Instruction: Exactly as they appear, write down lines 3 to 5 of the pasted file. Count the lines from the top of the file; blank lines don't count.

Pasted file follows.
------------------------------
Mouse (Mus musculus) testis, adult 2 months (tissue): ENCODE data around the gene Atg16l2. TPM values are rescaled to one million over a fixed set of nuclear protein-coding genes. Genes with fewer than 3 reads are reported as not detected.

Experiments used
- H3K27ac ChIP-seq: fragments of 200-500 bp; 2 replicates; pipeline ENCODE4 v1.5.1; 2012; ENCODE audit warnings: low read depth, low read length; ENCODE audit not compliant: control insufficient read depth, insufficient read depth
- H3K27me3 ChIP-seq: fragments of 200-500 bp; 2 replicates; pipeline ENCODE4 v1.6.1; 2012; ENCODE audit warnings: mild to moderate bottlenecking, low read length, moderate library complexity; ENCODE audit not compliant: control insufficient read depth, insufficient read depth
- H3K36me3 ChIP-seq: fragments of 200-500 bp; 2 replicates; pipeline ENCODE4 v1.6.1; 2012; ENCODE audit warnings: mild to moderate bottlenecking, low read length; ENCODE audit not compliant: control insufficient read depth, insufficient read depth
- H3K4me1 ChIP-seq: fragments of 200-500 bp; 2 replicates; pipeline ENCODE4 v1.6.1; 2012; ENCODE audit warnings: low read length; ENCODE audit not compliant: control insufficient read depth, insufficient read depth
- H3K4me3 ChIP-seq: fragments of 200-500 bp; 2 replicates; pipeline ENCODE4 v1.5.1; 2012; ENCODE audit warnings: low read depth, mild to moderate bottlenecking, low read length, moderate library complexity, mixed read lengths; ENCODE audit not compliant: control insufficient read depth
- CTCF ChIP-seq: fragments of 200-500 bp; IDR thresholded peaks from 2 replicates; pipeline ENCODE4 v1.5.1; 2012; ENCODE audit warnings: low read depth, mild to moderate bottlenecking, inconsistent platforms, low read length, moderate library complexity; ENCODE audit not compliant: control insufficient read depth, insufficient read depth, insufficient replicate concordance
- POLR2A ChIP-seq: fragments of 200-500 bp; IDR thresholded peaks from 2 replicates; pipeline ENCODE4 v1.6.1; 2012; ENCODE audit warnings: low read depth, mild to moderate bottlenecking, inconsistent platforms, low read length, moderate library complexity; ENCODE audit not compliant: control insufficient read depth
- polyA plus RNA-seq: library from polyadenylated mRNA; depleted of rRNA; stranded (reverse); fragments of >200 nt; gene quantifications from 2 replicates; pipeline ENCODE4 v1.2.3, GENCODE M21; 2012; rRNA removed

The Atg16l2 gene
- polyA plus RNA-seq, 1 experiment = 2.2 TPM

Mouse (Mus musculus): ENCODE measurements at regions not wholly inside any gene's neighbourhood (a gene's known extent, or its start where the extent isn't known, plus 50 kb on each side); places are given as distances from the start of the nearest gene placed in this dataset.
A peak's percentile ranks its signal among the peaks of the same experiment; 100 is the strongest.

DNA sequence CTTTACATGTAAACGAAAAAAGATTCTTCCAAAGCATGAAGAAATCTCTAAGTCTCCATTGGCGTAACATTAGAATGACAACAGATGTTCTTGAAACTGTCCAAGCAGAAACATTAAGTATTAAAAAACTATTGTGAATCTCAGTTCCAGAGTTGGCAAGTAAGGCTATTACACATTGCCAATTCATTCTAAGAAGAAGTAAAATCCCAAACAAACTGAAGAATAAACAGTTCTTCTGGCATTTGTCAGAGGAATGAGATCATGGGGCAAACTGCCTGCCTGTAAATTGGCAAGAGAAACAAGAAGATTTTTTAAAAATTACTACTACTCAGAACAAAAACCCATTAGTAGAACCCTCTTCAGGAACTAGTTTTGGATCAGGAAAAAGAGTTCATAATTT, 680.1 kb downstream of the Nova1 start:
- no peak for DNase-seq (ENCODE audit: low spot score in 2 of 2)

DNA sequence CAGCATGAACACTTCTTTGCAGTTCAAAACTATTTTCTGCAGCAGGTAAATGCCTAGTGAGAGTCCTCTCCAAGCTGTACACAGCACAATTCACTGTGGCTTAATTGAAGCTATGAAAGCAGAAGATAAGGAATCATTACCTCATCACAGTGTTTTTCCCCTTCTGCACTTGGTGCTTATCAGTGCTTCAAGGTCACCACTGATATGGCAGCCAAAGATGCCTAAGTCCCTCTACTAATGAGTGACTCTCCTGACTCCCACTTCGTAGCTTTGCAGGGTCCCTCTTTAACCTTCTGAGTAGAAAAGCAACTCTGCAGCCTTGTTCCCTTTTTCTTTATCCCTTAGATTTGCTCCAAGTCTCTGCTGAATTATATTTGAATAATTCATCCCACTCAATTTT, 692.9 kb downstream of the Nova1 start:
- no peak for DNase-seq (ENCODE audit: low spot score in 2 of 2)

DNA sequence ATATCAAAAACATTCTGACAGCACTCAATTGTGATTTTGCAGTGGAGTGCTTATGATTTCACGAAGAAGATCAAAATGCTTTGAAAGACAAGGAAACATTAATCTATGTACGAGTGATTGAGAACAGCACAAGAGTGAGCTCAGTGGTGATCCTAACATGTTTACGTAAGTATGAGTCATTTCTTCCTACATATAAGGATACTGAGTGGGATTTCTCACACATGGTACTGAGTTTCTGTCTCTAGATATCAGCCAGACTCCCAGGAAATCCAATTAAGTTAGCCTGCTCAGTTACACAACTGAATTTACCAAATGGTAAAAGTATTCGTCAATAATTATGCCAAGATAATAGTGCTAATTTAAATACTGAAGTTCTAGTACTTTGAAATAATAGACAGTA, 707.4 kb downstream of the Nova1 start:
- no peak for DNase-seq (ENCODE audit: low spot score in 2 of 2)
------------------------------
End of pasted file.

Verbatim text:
- H3K27ac ChIP-seq: fragments of 200-500 bp; 2 replicates; pipeline ENCODE4 v1.5.1; 2012; ENCODE audit warnings: low read depth, low read length; ENCODE audit not compliant: control insufficient read depth, insufficient read depth
- H3K27me3 ChIP-seq: fragments of 200-500 bp; 2 replicates; pipeline ENCODE4 v1.6.1; 2012; ENCODE audit warnings: mild to moderate bottlenecking, low read length, moderate library complexity; ENCODE audit not compliant: control insufficient read depth, insufficient read depth
- H3K36me3 ChIP-seq: fragments of 200-500 bp; 2 replicates; pipeline ENCODE4 v1.6.1; 2012; ENCODE audit warnings: mild to moderate bottlenecking, low read length; ENCODE audit not compliant: control insufficient read depth, insufficient read depth